‘The Halt’ Review: The Inescapable Doom of Humanity

Spring Films/Sine Olivia Pilipinas

Director Lav Diaz is indeed not acclaimed for the brevity of his films, and the demanding nature of his work could cause his politically charged message to be buried under the nearly 5-hour runtime in each of his movies. Not to take anything away from the immense directing talent of Diaz, but rather the messages of his films are only revealed to the dedicated. However, Diaz’s latest film The Halt (Ang Hupa), which premiered in the Director’s Fortnight section of the 2019 Cannes Film Festival, is a low-budget, sci-fi film that examines the inevitable doom of humanity within the context of a fascist regime in the Philippines. The film demands your attention throughout the nearly four-and-a-half-hour runtime, but Diaz’s technical craft rewards his dedicated audiences with beautifully shot, nocturnal long-takes that easily capture the message without the usual engagement required to view his work.

Set in a world where the sun no longer shines and the police force consists entirely of drones — The Halt examines the relationship between the corrupted government and its oppressed citizens. Centered around the “divinely appointed” leader Nirvano Navarra, the plot follows multiple stories of those directly around him.

Diaz boils down the screenplay to minimal levels to make room for The Halt’s fantastic visuals. Each long take is mesmerizing, and the contrast of the black and white frames creates beautiful sharp shadows. Diaz slowly guides his audience through his horrifying prediction for the future of his country while simultaneously shrouding this dystopian future in beautiful camera work.

In a time where many favorite sci-fi films have budgets well over hundreds of millions of dollars, Diaz’s simplistic approach to the genre is refreshing. The only indication that this film takes place in the future is the presence of the police drones that are consistently seen flying in and out of the frame. Their presence is never fully explained, but they are the physical representation of the paranoia that reverberates throughout characters in the film. The lack of expensive CGI and SFX could easily be written off as a budgetary constraint, but Diaz is deliberately creating his world as simple as possible to allow the film to mirror the gritty, political turmoil felt not only in the Philippines but around the world.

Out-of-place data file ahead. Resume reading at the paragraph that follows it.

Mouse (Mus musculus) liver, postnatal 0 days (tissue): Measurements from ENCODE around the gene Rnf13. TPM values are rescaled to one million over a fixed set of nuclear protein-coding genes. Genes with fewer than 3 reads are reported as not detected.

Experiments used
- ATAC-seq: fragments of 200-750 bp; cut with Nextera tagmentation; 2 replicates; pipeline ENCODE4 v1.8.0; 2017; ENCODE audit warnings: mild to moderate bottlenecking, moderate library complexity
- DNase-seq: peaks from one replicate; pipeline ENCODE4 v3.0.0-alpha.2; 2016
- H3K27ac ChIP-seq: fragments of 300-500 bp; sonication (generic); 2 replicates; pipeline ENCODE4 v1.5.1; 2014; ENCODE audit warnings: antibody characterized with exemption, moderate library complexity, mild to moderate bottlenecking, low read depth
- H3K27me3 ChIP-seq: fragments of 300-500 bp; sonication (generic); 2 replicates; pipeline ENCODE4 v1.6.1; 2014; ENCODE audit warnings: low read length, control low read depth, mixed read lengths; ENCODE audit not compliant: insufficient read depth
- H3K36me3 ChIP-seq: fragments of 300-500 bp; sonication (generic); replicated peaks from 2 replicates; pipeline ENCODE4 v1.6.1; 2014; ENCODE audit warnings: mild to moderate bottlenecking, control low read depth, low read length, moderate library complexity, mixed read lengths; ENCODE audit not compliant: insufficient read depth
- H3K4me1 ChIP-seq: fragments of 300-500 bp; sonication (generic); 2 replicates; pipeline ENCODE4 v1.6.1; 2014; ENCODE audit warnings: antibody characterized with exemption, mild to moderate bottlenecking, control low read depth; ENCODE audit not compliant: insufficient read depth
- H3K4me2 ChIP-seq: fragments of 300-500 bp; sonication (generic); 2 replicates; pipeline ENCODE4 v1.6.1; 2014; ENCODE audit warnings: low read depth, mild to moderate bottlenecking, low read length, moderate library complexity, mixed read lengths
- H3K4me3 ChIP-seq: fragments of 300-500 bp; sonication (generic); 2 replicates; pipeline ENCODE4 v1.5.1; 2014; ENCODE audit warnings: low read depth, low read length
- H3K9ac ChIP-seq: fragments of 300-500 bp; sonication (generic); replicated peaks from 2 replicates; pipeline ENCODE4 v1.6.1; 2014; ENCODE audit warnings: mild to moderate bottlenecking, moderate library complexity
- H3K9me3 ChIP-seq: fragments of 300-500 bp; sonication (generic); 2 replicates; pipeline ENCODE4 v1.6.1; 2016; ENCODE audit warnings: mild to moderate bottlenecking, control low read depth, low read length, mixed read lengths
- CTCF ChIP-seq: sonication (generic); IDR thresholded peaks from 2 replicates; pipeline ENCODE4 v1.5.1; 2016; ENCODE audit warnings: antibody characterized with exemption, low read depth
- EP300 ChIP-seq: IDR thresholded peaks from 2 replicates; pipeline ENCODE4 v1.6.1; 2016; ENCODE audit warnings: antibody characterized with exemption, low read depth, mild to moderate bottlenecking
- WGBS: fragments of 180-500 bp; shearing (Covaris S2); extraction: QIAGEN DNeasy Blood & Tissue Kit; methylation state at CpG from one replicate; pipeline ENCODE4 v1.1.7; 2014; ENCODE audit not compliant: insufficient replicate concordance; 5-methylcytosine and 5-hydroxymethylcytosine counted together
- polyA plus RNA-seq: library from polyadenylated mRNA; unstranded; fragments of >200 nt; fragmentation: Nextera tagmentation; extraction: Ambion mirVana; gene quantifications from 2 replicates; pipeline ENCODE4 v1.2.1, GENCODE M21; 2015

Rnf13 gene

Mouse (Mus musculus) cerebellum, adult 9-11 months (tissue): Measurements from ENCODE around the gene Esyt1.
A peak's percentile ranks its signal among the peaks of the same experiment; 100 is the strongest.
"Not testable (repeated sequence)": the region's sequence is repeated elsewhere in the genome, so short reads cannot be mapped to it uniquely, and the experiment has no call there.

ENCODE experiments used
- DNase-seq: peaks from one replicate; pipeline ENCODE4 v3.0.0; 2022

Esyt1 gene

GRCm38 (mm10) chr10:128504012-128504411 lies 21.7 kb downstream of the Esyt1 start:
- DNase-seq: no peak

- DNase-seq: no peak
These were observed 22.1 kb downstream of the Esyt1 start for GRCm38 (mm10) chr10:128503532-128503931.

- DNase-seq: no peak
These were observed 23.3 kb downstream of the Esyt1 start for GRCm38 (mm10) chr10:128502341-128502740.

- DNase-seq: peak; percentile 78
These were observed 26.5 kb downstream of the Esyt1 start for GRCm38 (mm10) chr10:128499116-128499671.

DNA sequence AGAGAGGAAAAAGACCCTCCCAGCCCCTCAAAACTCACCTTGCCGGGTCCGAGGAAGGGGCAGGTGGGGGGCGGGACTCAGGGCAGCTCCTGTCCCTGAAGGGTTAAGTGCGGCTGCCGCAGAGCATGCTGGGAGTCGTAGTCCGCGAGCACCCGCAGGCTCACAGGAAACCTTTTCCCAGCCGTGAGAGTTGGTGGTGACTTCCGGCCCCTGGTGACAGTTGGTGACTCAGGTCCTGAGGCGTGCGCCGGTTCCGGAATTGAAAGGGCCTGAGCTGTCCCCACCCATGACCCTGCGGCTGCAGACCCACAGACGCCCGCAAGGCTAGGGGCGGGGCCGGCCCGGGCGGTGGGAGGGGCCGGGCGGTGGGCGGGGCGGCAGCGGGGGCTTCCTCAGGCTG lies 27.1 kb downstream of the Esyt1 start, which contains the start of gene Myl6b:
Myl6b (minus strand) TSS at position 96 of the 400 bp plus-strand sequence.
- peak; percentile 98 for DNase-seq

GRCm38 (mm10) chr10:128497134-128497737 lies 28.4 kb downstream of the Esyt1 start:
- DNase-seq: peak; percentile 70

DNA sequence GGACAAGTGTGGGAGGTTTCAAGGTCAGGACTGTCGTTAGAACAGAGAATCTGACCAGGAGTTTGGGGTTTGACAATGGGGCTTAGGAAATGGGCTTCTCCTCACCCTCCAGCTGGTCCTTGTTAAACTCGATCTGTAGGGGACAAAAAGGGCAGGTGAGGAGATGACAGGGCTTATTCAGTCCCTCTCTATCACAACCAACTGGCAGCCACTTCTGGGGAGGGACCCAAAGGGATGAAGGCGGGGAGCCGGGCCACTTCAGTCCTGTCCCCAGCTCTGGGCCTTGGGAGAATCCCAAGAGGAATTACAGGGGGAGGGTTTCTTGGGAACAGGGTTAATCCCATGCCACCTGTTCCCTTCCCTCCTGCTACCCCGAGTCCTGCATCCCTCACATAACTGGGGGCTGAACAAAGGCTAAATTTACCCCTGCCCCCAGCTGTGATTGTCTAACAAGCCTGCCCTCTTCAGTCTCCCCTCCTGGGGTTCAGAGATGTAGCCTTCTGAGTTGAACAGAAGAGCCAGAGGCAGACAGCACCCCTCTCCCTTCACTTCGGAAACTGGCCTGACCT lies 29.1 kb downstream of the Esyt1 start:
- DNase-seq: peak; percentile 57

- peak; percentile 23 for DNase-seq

For much of the runtime, the film is understandably bleak as Diaz is forcing the audience to reckon with their political demons while concisely and precisely crafting the manifestation of the world he fears the most. There is a fleeting semblance of hope that remains at the core of the film — Diaz meticulously creates this black and white world run by a crazy tyrant, but also generates a touching level of humanity throughout the adversity. This humanity is centered around a group of rebels taking a stand against tyranny — attempting to take back their country.

So, while the runtime of Diaz’s film may intimidate those unfamiliar with his previous work, this film deserves attention for its incredible visuals and simple, yet practical directorial approach.


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